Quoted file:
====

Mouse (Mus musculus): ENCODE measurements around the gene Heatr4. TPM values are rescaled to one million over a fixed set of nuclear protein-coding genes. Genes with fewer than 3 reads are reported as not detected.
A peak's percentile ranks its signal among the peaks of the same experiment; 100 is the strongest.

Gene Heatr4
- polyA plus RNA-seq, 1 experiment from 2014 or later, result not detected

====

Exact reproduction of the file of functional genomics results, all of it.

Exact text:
Mouse (Mus musculus): ENCODE measurements around the gene Heatr4. TPM values are rescaled to one million over a fixed set of nuclear protein-coding genes. Genes with fewer than 3 reads are reported as not detected.
A peak's percentile ranks its signal among the peaks of the same experiment; 100 is the strongest.

Gene Heatr4
- polyA plus RNA-seq, 1 experiment from 2014 or later, result not detected